students, while I am only four years into this business with no local car
industry to consult. Still, it is very flattering to be likened to Formula One.
Are there always many students clamouring to be on the FSAE team?
Every year, many second year
engineering students express interest. This year there were about 70 such
applicants. Obviously I cannot take in so
many to join the FSAE team, but those unsuccessful applicants who are in
mechanical engineering can still pursue their interest in automotive engineering
by doing projects in this area. There are a few students from other faculties
who want to join the team, but I can't take them on since they don't have the
necessary engineering background and I can't work miracles. Others contact me
while they are still doing their national service, saying they want to join the FSAE team when they come to NUS Faculty of Engineering! However, there are also
many students who are frightened away by the loss of social life, the hard and
sweaty work, plus the likelihood of falling grades. This project is extremely
demanding. We cannot afford any down time, otherwise we will never make it for
the competition. Outsiders tend to see just the glamour in the project, whereas
I have seen blood, sweat and tears, figuratively as well as literally.
To save time, why can't the team just buy ready-made parts and assemble them into a car?
Any part of the car that is not
designed and built by them will become their blind spot. I want them to build
the car with their own hands wherever possible. Even if our technicians help to
machine and weld the more intricate parts, the students must fully understand
the mechanisms so that they will be able to make last-minute repairs and
modifications. The ultimate test of the team's confidence and professionalism is
when they finally race in a car that they designed and built themselves. There
is no short cut to gaining mastery of the car. A Chinese saying goes "If you
want it fast, you will never arrive at the goal." (欲速则不达) The only major
component not made by us is the engine, since we don't have the foundry and
machine tools required. Hence every year, it is the engine that we find hardest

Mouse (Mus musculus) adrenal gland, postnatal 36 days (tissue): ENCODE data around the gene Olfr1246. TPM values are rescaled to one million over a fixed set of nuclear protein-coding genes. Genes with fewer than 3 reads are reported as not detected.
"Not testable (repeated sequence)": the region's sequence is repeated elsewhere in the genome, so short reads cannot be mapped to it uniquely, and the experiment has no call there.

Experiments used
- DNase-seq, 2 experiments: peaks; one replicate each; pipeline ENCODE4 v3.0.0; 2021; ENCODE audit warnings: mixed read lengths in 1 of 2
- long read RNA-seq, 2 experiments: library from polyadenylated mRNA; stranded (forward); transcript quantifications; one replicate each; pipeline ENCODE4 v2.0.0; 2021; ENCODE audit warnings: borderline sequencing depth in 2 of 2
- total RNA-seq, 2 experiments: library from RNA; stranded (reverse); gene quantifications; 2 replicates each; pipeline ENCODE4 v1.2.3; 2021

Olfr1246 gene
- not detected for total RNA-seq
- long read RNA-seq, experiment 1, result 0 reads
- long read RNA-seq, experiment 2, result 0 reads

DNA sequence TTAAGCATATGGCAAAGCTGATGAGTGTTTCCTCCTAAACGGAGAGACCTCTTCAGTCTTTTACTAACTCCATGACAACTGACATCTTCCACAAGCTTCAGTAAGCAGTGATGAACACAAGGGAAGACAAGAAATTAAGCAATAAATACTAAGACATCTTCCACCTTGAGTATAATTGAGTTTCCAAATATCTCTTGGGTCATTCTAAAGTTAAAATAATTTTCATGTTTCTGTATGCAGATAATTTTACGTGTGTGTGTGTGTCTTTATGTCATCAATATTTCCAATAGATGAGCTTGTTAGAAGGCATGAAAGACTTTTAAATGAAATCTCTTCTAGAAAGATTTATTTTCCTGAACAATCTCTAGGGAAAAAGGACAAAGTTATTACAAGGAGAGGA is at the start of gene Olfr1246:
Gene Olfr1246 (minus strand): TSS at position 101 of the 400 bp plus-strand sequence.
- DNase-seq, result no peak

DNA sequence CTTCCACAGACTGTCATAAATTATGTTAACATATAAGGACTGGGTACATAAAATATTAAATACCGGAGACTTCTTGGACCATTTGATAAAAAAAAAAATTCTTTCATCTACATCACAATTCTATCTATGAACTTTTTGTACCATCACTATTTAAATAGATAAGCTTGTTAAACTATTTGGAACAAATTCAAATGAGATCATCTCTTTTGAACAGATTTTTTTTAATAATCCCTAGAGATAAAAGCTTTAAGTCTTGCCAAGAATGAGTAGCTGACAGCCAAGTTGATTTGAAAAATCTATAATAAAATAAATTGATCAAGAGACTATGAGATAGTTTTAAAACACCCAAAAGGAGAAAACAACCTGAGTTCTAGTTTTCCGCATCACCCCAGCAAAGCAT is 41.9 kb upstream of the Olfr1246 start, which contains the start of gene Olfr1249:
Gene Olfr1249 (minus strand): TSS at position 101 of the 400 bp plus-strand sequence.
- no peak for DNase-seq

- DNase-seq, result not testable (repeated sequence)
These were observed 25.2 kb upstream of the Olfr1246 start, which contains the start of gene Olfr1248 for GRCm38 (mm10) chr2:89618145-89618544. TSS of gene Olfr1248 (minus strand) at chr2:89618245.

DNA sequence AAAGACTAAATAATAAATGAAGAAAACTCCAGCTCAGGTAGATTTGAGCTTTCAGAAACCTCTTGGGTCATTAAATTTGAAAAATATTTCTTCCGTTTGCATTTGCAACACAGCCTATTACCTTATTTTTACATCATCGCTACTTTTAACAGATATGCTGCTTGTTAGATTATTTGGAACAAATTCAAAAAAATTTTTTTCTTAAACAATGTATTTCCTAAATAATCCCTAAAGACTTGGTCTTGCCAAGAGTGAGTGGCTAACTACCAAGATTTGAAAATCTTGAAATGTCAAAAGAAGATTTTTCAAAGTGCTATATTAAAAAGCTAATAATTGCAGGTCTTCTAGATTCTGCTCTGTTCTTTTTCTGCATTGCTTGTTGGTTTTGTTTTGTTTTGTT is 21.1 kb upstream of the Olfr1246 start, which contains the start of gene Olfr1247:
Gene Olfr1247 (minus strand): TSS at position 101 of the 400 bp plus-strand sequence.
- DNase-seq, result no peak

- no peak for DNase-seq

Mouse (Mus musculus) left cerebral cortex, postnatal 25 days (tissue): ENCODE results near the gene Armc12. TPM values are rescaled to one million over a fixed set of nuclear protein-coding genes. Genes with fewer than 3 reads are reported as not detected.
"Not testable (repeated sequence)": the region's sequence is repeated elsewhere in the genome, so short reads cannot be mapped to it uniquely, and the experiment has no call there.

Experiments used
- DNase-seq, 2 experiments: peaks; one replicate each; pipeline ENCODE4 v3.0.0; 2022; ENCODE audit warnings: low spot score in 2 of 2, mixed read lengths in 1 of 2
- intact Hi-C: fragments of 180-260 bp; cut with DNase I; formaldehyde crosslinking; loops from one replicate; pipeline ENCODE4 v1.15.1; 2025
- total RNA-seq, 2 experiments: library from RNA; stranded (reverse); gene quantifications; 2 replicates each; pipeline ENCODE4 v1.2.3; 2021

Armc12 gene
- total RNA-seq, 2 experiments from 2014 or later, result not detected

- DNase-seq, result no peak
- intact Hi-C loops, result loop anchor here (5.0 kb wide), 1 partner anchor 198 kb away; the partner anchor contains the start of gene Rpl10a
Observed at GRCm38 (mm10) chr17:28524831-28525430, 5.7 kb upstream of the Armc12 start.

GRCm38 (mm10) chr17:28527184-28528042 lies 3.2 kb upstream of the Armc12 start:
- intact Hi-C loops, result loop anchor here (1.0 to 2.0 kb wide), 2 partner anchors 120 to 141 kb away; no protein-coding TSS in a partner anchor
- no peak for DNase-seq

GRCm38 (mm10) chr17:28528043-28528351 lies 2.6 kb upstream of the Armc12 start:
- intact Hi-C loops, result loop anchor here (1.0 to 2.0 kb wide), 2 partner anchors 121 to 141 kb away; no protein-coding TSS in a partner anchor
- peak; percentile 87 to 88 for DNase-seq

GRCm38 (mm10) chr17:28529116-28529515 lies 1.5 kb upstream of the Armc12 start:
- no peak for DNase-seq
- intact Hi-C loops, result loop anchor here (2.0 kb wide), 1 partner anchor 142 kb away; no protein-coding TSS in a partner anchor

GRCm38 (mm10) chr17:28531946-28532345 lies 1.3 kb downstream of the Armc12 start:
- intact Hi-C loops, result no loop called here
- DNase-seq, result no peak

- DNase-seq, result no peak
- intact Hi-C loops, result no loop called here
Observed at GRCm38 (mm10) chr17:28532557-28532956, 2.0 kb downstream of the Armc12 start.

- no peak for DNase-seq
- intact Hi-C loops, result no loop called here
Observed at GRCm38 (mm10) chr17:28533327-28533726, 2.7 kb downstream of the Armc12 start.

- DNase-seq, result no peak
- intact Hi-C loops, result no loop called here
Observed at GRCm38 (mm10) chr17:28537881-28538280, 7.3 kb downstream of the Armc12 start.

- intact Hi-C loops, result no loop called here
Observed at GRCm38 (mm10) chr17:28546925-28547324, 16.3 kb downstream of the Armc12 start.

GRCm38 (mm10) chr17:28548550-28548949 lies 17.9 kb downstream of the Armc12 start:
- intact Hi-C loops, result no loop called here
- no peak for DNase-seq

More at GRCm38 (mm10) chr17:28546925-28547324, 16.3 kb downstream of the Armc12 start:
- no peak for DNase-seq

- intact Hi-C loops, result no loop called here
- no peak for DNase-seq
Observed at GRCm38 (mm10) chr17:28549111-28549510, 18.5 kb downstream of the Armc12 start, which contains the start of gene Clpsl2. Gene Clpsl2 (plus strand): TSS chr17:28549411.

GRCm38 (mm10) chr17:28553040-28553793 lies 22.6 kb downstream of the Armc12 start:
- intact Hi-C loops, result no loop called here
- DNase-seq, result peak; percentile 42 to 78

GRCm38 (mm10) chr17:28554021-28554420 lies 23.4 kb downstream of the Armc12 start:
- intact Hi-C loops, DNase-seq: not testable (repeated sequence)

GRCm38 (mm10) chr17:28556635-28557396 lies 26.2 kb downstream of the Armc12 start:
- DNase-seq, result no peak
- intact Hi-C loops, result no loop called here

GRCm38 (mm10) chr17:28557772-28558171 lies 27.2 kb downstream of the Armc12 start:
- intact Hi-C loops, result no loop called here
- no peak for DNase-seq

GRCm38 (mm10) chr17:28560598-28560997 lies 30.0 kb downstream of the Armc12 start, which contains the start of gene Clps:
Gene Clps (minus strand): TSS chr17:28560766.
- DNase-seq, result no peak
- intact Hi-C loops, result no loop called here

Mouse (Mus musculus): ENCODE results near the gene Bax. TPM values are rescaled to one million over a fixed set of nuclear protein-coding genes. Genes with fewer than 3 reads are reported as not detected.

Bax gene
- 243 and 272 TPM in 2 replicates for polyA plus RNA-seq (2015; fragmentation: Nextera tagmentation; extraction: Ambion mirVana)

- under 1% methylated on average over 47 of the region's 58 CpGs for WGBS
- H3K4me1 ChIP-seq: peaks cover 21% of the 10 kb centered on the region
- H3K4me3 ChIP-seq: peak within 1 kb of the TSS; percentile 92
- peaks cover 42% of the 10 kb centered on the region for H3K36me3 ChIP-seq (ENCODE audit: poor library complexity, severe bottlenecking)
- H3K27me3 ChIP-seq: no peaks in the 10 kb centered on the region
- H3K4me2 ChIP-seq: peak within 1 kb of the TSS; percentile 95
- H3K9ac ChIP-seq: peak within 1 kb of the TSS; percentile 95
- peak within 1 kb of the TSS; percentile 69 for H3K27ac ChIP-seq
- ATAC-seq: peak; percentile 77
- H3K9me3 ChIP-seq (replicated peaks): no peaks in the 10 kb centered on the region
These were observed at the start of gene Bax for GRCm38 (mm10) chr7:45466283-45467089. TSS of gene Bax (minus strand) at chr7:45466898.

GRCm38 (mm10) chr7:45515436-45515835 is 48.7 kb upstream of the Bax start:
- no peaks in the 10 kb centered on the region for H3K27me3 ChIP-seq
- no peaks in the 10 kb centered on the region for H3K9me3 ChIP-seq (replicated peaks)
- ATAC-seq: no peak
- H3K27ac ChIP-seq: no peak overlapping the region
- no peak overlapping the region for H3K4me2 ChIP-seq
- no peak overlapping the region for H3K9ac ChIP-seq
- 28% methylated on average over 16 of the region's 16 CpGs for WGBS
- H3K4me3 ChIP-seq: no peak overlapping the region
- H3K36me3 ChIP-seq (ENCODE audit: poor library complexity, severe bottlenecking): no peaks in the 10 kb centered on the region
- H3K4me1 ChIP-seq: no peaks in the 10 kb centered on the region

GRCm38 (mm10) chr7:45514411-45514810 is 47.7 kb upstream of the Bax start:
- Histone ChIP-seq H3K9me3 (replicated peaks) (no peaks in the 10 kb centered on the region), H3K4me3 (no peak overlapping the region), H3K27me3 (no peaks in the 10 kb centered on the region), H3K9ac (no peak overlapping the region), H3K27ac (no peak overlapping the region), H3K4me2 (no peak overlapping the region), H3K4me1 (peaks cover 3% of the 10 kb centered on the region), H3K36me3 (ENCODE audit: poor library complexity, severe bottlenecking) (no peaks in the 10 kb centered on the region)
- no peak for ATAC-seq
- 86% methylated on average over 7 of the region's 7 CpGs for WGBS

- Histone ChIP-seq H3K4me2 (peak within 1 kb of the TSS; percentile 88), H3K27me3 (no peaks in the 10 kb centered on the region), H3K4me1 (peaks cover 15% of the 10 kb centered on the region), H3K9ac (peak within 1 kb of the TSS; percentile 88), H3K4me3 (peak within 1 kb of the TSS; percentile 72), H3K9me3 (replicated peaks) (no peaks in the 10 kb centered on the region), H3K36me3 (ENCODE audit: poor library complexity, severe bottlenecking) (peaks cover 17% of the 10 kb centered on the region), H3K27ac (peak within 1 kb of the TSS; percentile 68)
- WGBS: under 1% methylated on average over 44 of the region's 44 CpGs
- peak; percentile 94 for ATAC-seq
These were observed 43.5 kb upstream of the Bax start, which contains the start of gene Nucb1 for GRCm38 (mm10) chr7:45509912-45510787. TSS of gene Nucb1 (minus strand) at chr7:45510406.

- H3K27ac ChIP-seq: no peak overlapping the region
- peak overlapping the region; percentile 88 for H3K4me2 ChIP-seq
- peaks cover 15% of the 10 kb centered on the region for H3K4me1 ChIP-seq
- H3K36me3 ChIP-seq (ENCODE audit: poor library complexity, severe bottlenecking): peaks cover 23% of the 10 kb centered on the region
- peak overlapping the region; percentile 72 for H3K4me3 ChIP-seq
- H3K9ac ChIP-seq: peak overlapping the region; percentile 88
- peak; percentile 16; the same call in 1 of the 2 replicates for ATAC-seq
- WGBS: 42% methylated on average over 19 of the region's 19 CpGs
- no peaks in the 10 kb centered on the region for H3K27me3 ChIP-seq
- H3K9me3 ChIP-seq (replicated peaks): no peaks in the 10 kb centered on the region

to tame, as we don't understand it enough. Moreover, simply assembling several
components that work perfectly does not guarantee a workable system. A race car
must be designed as a whole because it is so compact and the components are so
interconnected. Altering just one component affects the performance of the rest
of the car. Try altering one word in a poem by William Wordsworth. My role is
like that of a conductor balancing the sound of the whole orchestra for optimum
This project must be very taxing for you. Does it eat into your private life?
Sure it does. My wife keeps asking
me when will I ever be finished with the race car. I am especially busy in June
and July when we design the new car, and from December to April when we test
drive and prepare the car and the drivers for competition. As safety officer, I
need to be present for all the test drives. These usually begin after 9.30 pm,
because night classes in NUS end at 9 pm and the car parks are usually quite
empty by 9.30 pm. We sometimes test and tweak the car until sunrise. But I don't
mind sacrificing sleep over something as satisfying as this. If the car runs
smoothly, it is music to my ears. If not, I'll be thinking about the problem or
the boys will phone me, so I can't sleep anyway.
But do you really need to spend so much time with the team?
Oh yes. I need to observe closely
what each team member does on the car in order to grade his project work. But
more importantly, like a medical doctor, I can only diagnose problems when I
know the full history of the car. If I miss something that happened previously,
it becomes my blind spot and the problems arising from such blind spots are
cumulative. A race car is a very dangerous machine. I keep my fingers crossed at
every test drive and bite my fingernails at every competition because I value my
students' lives. For the 2005 Centennial car, I was worried sick about the dry
sump engine lubrication system that we were trying out for the first time. A
failure in the system could have resulted in disaster.
Did you realize the risk factor when you first agreed to be the project advisor?
In the beginning, the risk factor
was not too perceptible because the first car never got to race in USA owing to
a lack of funds. It was only with the 2004 FSAE competition that the element of
danger finally dawned on me. Speed sometimes does injure and kill, especially in
these open-cockpit open-wheeled Formula-style race cars. There have been such